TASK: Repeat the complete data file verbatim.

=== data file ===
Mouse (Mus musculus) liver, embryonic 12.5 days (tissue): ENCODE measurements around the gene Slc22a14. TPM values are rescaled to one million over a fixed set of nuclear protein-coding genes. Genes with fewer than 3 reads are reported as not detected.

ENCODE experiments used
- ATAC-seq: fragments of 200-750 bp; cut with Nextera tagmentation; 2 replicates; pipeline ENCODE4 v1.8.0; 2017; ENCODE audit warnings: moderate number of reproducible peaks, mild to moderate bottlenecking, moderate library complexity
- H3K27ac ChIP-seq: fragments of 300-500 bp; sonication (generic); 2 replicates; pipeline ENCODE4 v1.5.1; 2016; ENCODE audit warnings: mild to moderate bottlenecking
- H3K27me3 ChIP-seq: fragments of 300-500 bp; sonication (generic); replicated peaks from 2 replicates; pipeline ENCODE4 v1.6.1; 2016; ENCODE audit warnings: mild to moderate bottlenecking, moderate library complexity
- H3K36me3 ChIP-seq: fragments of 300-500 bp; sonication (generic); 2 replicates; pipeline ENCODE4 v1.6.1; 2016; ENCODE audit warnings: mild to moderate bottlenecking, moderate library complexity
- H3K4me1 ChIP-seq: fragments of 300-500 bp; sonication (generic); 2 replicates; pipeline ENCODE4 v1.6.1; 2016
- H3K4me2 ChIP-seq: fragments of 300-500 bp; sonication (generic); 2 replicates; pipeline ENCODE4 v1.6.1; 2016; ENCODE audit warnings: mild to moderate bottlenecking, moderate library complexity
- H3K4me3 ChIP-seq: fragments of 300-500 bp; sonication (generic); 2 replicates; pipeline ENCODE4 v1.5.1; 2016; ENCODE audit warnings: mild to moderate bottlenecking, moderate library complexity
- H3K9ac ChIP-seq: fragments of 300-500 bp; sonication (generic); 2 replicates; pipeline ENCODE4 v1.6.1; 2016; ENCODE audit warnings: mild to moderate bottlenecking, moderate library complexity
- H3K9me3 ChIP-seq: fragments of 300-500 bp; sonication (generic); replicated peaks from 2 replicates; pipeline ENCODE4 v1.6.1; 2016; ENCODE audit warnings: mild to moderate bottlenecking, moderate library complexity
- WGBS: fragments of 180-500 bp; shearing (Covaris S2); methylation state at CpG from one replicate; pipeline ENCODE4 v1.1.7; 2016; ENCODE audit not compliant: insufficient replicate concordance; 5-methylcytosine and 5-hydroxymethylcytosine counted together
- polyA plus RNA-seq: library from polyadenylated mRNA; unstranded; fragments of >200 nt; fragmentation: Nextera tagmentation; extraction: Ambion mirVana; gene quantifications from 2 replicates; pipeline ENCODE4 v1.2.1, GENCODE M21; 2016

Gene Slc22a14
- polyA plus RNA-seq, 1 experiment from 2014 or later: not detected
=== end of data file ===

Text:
Mouse (Mus musculus) liver, embryonic 12.5 days (tissue): ENCODE measurements around the gene Slc22a14. TPM values are rescaled to one million over a fixed set of nuclear protein-coding genes. Genes with fewer than 3 reads are reported as not detected.

ENCODE experiments used
- ATAC-seq: fragments of 200-750 bp; cut with Nextera tagmentation; 2 replicates; pipeline ENCODE4 v1.8.0; 2017; ENCODE audit warnings: moderate number of reproducible peaks, mild to moderate bottlenecking, moderate library complexity
- H3K27ac ChIP-seq: fragments of 300-500 bp; sonication (generic); 2 replicates; pipeline ENCODE4 v1.5.1; 2016; ENCODE audit warnings: mild to moderate bottlenecking
- H3K27me3 ChIP-seq: fragments of 300-500 bp; sonication (generic); replicated peaks from 2 replicates; pipeline ENCODE4 v1.6.1; 2016; ENCODE audit warnings: mild to moderate bottlenecking, moderate library complexity
- H3K36me3 ChIP-seq: fragments of 300-500 bp; sonication (generic); 2 replicates; pipeline ENCODE4 v1.6.1; 2016; ENCODE audit warnings: mild to moderate bottlenecking, moderate library complexity
- H3K4me1 ChIP-seq: fragments of 300-500 bp; sonication (generic); 2 replicates; pipeline ENCODE4 v1.6.1; 2016
- H3K4me2 ChIP-seq: fragments of 300-500 bp; sonication (generic); 2 replicates; pipeline ENCODE4 v1.6.1; 2016; ENCODE audit warnings: mild to moderate bottlenecking, moderate library complexity
- H3K4me3 ChIP-seq: fragments of 300-500 bp; sonication (generic); 2 replicates; pipeline ENCODE4 v1.5.1; 2016; ENCODE audit warnings: mild to moderate bottlenecking, moderate library complexity
- H3K9ac ChIP-seq: fragments of 300-500 bp; sonication (generic); 2 replicates; pipeline ENCODE4 v1.6.1; 2016; ENCODE audit warnings: mild to moderate bottlenecking, moderate library complexity
- H3K9me3 ChIP-seq: fragments of 300-500 bp; sonication (generic); replicated peaks from 2 replicates; pipeline ENCODE4 v1.6.1; 2016; ENCODE audit warnings: mild to moderate bottlenecking, moderate library complexity
- WGBS: fragments of 180-500 bp; shearing (Covaris S2); methylation state at CpG from one replicate; pipeline ENCODE4 v1.1.7; 2016; ENCODE audit not compliant: insufficient replicate concordance; 5-methylcytosine and 5-hydroxymethylcytosine counted together
- polyA plus RNA-seq: library from polyadenylated mRNA; unstranded; fragments of >200 nt; fragmentation: Nextera tagmentation; extraction: Ambion mirVana; gene quantifications from 2 replicates; pipeline ENCODE4 v1.2.1, GENCODE M21; 2016

Gene Slc22a14
- polyA plus RNA-seq, 1 experiment from 2014 or later: not detected